This month, I attended an American Christian Fiction Writers (ACFW) chapter meeting for the first time. In Louisiana, there weren’t any chapters near me, so when I heard that there was a meeting at the Colorado library two minutes from my house and that Victorian author Jen Turano was speaking, I was excited to attend. (Best perk of moving to Colorado for me was the library location and the fact there are a billion bunnies in our neighborhood.)
Jen Turano is a humorous Historical Romance Victorian author with 7 traditionally published novels under her belt with Bethany House. Cringing, Jen encouraged the group by sharing hilarious stories of her first query letters blunders that we could all relate to, 180k word manuscripts that should have been 90k for the genre and how she persevered through 7 manuscripts making the rounds of rejections before she received that beautiful “yes” for her first novel to be published with Bethany, which began her successful writing career.
For her session, she gave valuable insight into the process of growing your writing craft to the point where you can break into the publishing industry with eye-catching book. So, I thought I’d mention a few things I picked up while there.
Growing Your Writing Craft:
You will need to have endurance. Endurance is necessary to even type out that novel. It will take months to write and months to edit, but after it is completed, you have to have endurance for the publishing process. In the writing world, you are going to encounter rejection. It is just part of being a writer and growing a thick skin with a teachable spirit.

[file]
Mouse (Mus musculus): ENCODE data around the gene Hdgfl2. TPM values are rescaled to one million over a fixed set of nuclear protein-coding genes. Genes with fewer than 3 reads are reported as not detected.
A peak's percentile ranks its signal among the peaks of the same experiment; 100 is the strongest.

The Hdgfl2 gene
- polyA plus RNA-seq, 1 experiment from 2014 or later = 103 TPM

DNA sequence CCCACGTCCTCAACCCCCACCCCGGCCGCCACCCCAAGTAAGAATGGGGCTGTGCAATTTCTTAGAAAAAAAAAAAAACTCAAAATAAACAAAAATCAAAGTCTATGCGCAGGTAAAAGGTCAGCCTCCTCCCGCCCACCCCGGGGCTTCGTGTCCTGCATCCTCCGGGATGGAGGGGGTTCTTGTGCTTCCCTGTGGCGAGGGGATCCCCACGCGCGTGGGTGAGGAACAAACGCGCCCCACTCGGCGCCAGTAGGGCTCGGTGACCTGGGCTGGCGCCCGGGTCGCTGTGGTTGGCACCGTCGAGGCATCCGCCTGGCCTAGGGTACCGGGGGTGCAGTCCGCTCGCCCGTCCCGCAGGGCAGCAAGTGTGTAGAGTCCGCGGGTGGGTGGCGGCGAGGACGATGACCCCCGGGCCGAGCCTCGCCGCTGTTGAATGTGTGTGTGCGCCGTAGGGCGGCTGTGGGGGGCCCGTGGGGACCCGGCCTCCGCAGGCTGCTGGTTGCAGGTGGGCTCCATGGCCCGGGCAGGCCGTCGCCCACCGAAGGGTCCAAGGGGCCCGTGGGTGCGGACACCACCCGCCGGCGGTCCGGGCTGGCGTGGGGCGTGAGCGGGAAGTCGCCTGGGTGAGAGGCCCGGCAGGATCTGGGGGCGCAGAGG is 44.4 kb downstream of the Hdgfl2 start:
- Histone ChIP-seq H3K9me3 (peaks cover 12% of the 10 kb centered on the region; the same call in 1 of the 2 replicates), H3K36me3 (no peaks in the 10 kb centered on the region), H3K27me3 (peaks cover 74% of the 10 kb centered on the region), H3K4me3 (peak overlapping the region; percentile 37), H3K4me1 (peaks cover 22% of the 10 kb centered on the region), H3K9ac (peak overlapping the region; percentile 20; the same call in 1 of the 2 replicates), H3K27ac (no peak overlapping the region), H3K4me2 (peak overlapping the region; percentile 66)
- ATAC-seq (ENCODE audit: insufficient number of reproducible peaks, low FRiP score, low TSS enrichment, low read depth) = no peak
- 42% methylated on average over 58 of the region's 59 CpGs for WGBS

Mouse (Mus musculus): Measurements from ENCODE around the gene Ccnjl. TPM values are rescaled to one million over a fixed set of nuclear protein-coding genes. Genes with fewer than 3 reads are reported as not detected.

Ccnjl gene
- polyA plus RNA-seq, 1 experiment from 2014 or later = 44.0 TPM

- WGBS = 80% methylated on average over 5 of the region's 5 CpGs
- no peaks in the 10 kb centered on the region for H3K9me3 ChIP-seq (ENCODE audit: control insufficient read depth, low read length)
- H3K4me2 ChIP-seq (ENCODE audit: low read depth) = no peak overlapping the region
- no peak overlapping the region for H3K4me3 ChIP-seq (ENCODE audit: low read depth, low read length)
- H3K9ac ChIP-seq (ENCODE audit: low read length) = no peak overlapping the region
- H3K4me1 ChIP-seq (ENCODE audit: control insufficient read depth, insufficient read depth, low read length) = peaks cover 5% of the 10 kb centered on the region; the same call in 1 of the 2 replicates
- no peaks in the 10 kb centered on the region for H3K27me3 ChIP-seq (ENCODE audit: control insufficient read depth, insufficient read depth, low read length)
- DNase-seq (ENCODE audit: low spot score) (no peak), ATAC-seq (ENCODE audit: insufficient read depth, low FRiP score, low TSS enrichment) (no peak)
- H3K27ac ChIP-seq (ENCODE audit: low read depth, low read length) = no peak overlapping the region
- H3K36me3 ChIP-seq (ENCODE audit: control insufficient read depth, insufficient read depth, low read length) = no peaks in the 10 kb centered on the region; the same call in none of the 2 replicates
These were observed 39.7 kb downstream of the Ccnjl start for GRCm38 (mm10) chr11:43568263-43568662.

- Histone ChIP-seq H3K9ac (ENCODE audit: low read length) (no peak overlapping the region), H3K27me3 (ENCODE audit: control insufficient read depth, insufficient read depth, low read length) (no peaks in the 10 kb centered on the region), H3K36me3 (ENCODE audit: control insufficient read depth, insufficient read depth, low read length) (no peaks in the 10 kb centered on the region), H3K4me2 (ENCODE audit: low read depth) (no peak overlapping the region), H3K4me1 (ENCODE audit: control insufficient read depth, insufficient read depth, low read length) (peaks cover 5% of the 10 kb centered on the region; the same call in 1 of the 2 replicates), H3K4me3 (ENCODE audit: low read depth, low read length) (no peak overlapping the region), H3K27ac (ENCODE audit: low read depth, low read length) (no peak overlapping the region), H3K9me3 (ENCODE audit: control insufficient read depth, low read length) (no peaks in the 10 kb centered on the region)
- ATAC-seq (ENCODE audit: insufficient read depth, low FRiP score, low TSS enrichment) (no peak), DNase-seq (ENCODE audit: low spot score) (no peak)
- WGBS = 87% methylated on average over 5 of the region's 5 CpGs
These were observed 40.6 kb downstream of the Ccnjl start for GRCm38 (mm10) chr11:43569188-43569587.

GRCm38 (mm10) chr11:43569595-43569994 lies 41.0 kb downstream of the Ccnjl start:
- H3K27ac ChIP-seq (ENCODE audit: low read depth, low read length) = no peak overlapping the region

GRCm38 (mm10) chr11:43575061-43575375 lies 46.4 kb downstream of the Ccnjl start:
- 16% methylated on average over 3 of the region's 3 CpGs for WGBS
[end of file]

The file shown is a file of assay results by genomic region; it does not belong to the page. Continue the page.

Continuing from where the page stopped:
A willingness to study writing. No one is born knowing proper grammar, punctuation, sentence structure and plot structure; however, they are essential to growing your craft. Start studying by reading your genre, picking up a grammar book like Strunk and White, subscribing to Writer’s Digest, going to writers’ conferences or attending local writing workshops. For more on the importance of reading your genre, click here.
Open to critique. Sometimes, critiques can be almost as hard to hear as rejections. Jen suggested that instead of having a lot of voices chiming in on your work, narrow it down to a handful of critique partners for a more focused critique. Critiques can be highly subjective and if you have too many partners, it might confuse your own voice by trying to change your story to fit their suggestions. (For me, I have two solid critique partners. If they have advice, I usually take it.)
Large doses of persistence. It took Jen 7 manuscripts before she landed on the right one for her first novel. She told the group how she almost gave up on writing after so many discouraging rejections, but her friend, and I believe critique partner, pushed her to keep going. It’s a testament to how much endurance it takes in the publishing world as well as persistence until you find what works for your story.
The moral of the story for this session: Take courage, hone your craft and keep writing until it sticks!
Photo Cred: Unsplash.com